Jojo Rabbit


            Is it possible to make a semi-serious, but humorous parody of Nazis?  Yes, if it's handled just right.  And Director/Writer Taika Waititi wields a distinctly deft touch.

            Jojo (Roman Griffin Davis) is a ten-year-old boy who's recruited for Hitler's Youth Camp, at a time when the Third Reich is already reeling on the battlefield.  Jojo is so gung-ho that in his 10-year-old mind, Adolph Hitler personally appears to him to encourage him.  This little boy's version of Hitler is not the fiery demagogue or the cruel oppressor, but instead the chatty, avuncular, non-confrontational type.  Like a favorite uncle, except in an ill-fitting uniform.

            Jojo's actual experience with the Youth Camp is less than heartening.  They try to get him to act tough and be tough, but Jojo is sweet at heart, even though he wants so badly to fit in.  They try to get him to kill a rabbit by twisting its neck, pretending it's a despicable Jew, but Jojo can't do it.  He just runs.  And they call after him, “Jojo Rabbit!”, which isn't exactly a complimentary nickname.  And the irony is that Jojo's mother, Rosie, happens to be hiding a Jew in their attic.

            Rosie, you see, is a clandestine Communist.  She tells her little boy that his father is off at war, which is not exactly a lie, but he's not fighting for the Nazis, either.  Rosie (Scarlett Johansson) thinks the war effort is futile, but she doesn't want to discourage Jojo in his naive enthusiasm.  She does, however, try to keep Jojo from meeting Elsa (Thomasin McKenzie), the girl in the attic.  She's just a teenager who's been shunted around different hiding places until she ended up in Rosie's attic.  There's not much to eat, and there's not much privacy, but at least she's safe.  For now.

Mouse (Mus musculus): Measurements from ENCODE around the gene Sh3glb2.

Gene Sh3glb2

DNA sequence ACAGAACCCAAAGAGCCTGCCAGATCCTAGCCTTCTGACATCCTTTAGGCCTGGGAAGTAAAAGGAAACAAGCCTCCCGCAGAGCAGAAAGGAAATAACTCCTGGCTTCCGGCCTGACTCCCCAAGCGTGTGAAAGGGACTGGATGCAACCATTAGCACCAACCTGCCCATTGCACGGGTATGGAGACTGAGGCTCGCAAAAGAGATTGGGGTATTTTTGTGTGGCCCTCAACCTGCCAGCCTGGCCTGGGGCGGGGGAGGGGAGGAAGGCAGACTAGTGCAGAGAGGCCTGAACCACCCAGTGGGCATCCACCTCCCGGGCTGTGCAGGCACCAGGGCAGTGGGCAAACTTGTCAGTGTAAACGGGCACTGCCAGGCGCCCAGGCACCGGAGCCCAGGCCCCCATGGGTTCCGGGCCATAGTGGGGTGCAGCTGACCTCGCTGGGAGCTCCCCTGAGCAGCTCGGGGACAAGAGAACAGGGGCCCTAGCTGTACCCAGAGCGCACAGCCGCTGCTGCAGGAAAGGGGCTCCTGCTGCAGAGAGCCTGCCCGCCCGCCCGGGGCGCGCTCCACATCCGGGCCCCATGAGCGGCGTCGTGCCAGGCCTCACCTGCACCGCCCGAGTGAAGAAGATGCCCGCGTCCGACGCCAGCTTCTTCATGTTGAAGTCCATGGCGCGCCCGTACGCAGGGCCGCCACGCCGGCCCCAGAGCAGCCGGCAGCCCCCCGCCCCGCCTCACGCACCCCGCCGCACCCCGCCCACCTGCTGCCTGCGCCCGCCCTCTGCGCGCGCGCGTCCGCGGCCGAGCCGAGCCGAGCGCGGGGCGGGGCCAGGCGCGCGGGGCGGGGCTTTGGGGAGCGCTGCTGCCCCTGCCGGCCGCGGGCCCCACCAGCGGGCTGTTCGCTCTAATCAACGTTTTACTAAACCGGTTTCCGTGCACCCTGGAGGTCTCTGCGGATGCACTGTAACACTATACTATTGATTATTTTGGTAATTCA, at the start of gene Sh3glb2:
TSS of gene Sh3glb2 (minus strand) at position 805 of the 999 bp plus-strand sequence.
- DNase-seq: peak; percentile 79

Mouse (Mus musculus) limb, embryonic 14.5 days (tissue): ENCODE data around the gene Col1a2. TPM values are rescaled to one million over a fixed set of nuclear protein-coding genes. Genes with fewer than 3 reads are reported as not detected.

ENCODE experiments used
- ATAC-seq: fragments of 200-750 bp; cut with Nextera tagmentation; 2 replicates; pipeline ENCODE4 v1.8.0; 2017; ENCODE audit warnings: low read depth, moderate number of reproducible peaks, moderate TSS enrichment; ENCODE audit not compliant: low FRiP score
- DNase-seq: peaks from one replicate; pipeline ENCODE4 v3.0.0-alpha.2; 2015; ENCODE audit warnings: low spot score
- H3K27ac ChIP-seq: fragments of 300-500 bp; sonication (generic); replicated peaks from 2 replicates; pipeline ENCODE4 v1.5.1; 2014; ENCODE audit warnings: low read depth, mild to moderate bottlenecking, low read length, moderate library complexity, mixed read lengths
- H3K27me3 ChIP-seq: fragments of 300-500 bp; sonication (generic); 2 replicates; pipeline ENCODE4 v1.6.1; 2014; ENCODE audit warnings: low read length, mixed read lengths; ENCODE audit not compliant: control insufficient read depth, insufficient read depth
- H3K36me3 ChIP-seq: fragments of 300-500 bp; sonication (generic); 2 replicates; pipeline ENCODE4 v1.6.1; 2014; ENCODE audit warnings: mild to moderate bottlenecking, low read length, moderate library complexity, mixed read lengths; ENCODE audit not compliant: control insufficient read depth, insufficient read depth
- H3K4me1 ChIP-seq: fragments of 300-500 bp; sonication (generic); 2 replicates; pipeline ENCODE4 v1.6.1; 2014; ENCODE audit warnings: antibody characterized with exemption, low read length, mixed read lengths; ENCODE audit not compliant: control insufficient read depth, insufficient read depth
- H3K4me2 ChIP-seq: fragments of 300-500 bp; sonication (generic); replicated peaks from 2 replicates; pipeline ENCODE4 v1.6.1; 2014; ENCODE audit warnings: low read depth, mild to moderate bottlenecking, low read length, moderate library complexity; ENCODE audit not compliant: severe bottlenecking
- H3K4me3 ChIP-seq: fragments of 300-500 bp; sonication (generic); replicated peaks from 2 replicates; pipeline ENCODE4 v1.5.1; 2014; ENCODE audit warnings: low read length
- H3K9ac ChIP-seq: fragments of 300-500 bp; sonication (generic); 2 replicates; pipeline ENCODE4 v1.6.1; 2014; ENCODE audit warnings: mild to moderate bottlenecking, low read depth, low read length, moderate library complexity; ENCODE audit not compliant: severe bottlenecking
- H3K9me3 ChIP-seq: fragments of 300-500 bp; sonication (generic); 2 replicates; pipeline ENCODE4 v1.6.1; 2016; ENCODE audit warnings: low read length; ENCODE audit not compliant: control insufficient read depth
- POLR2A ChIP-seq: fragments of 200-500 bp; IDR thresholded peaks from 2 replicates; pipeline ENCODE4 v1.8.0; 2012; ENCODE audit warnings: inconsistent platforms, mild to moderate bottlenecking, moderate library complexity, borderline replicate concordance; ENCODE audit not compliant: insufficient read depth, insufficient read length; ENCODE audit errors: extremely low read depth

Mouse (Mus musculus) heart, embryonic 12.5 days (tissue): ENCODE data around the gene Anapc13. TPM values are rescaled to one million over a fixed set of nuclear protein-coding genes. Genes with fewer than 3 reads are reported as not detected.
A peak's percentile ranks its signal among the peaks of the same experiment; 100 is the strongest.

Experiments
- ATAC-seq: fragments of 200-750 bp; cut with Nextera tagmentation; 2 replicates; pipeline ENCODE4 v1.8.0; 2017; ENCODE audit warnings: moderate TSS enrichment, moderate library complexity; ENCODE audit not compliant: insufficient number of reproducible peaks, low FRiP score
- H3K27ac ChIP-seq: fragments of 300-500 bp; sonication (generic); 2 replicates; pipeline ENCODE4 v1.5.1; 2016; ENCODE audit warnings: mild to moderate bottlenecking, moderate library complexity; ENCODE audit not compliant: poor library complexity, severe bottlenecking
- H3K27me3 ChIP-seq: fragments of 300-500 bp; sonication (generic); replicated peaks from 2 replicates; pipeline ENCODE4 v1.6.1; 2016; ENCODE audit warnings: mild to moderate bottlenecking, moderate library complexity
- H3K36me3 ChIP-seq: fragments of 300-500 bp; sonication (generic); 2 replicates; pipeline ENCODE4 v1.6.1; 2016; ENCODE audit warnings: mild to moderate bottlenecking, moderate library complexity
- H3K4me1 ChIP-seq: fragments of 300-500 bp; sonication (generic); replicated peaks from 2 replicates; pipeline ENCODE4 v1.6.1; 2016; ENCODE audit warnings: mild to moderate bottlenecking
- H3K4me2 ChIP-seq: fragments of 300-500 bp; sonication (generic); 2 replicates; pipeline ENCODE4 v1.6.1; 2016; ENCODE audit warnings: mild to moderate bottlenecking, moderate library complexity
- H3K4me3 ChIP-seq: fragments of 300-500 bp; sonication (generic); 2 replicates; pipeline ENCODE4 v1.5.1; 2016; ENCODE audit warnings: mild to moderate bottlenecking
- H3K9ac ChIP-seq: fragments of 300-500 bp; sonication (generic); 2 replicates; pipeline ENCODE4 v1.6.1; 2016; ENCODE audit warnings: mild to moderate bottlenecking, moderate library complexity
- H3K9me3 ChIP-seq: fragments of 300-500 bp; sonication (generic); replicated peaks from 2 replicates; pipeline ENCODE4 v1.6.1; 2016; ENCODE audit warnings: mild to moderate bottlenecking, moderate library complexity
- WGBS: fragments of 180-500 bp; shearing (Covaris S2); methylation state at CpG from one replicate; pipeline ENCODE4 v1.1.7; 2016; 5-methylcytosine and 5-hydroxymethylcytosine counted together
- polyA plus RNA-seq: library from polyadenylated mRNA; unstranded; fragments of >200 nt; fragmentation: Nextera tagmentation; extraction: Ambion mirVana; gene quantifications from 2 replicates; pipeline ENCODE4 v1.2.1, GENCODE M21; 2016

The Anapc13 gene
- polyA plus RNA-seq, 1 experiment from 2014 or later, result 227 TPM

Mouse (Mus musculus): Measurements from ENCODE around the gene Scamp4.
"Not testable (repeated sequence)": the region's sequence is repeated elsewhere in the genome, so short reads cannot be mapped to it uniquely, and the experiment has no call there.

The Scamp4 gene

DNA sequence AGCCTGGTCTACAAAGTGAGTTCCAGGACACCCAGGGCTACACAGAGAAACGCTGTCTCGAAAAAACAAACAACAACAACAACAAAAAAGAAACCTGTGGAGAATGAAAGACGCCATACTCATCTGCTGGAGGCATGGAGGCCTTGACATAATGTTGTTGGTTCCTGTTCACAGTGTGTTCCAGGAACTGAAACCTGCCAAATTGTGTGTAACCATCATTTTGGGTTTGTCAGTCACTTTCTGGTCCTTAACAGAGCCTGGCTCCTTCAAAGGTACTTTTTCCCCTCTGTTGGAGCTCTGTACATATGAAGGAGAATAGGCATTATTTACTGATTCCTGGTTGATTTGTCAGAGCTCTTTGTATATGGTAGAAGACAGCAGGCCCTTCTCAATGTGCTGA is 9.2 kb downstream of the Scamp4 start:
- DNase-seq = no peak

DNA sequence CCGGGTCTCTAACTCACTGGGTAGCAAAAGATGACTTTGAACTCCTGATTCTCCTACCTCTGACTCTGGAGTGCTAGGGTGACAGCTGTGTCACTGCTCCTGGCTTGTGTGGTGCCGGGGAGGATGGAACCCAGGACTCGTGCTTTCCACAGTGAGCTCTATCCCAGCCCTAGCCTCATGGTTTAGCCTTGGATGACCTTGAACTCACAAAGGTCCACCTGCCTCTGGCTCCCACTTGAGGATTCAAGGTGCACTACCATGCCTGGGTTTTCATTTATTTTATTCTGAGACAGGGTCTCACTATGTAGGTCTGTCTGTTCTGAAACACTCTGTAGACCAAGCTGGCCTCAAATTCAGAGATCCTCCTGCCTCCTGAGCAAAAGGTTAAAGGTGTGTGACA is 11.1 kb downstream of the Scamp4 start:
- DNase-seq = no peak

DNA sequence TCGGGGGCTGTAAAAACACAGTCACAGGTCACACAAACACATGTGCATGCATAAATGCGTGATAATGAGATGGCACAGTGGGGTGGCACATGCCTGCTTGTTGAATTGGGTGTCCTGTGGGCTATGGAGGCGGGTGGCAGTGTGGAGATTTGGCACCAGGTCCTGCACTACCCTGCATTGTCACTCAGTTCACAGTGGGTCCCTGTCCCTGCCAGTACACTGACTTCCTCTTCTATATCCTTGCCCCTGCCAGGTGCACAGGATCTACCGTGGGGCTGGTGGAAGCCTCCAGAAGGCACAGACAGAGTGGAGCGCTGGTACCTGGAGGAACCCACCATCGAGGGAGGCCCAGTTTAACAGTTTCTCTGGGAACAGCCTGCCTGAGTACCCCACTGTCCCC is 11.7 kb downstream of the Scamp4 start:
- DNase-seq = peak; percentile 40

If Mr. Waititi dances a fine line playing Adolph while Directing, he asks Sam Rockwell, as Captain Klenzendorf, to walk a similar fine line.  The Captain is obviously war-weary, maybe even shell-shocked into PTSD, but he's put in charge of this Youth Camp, and he's going to take it as seriously as he can while showing up drunk and dishevelled.  Rebel Wilson, as Fraulein Rahm, adds to the tongue-in-cheek irony by being the sweet lady who hands out hand grenades.

            Even with the heavy explosions at the end, it still feels like a set, so the drama maintains an air of unreality.  The solemn alternates with the slapstick, but somehow we manage to squeeze out a plot that signals the end of the War, and with it the end of Adolph's grip on the psyche of the country.  Yes, it's obvious the Jews are persecuted, but we don't have to take the emotional beating of trying to sit through “Schindler's List.”  Yes, Jojo gets disillusioned with the Aryan posturing and endures his own tragedies, but still manages to retain some boyish charm.

            Yes, it's an odd duck of a film, that may or may not resonate with older audiences.  But it might be a clever way for young people to be reminded of some of the grisly lessons while still being entertained.  If so, then the whole unique satirical lampoon is well worth the caricatured effort.


Dr. Ronald P. Salfen, DFW Film Critics Association